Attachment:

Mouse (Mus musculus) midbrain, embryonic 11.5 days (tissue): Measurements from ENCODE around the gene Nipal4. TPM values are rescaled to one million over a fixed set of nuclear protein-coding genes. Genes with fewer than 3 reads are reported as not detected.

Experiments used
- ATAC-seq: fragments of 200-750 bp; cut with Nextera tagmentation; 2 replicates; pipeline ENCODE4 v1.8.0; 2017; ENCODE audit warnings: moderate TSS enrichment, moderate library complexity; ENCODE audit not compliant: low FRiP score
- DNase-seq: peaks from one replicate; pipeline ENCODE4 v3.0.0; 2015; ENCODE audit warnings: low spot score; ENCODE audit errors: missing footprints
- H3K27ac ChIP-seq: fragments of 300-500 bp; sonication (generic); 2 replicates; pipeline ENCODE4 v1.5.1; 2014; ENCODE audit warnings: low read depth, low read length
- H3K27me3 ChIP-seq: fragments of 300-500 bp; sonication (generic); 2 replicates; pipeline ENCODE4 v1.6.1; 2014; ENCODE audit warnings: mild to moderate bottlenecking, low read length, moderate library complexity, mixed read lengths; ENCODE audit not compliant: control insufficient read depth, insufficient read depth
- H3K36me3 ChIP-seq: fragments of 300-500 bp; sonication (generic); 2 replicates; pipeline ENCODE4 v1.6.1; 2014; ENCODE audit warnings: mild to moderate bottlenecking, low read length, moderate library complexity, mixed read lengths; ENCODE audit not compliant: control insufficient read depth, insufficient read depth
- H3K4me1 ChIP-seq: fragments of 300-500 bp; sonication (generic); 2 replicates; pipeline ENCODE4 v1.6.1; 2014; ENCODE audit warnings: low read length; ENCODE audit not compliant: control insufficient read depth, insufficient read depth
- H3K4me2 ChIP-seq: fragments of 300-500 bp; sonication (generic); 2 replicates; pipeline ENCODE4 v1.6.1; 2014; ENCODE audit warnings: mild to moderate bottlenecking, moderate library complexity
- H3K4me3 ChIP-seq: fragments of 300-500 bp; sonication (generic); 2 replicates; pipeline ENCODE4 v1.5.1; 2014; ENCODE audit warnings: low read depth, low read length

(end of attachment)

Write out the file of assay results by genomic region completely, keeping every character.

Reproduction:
Mouse (Mus musculus) midbrain, embryonic 11.5 days (tissue): Measurements from ENCODE around the gene Nipal4. TPM values are rescaled to one million over a fixed set of nuclear protein-coding genes. Genes with fewer than 3 reads are reported as not detected.

Experiments used
- ATAC-seq: fragments of 200-750 bp; cut with Nextera tagmentation; 2 replicates; pipeline ENCODE4 v1.8.0; 2017; ENCODE audit warnings: moderate TSS enrichment, moderate library complexity; ENCODE audit not compliant: low FRiP score
- DNase-seq: peaks from one replicate; pipeline ENCODE4 v3.0.0; 2015; ENCODE audit warnings: low spot score; ENCODE audit errors: missing footprints
- H3K27ac ChIP-seq: fragments of 300-500 bp; sonication (generic); 2 replicates; pipeline ENCODE4 v1.5.1; 2014; ENCODE audit warnings: low read depth, low read length
- H3K27me3 ChIP-seq: fragments of 300-500 bp; sonication (generic); 2 replicates; pipeline ENCODE4 v1.6.1; 2014; ENCODE audit warnings: mild to moderate bottlenecking, low read length, moderate library complexity, mixed read lengths; ENCODE audit not compliant: control insufficient read depth, insufficient read depth
- H3K36me3 ChIP-seq: fragments of 300-500 bp; sonication (generic); 2 replicates; pipeline ENCODE4 v1.6.1; 2014; ENCODE audit warnings: mild to moderate bottlenecking, low read length, moderate library complexity, mixed read lengths; ENCODE audit not compliant: control insufficient read depth, insufficient read depth
- H3K4me1 ChIP-seq: fragments of 300-500 bp; sonication (generic); 2 replicates; pipeline ENCODE4 v1.6.1; 2014; ENCODE audit warnings: low read length; ENCODE audit not compliant: control insufficient read depth, insufficient read depth
- H3K4me2 ChIP-seq: fragments of 300-500 bp; sonication (generic); 2 replicates; pipeline ENCODE4 v1.6.1; 2014; ENCODE audit warnings: mild to moderate bottlenecking, moderate library complexity
- H3K4me3 ChIP-seq: fragments of 300-500 bp; sonication (generic); 2 replicates; pipeline ENCODE4 v1.5.1; 2014; ENCODE audit warnings: low read depth, low read length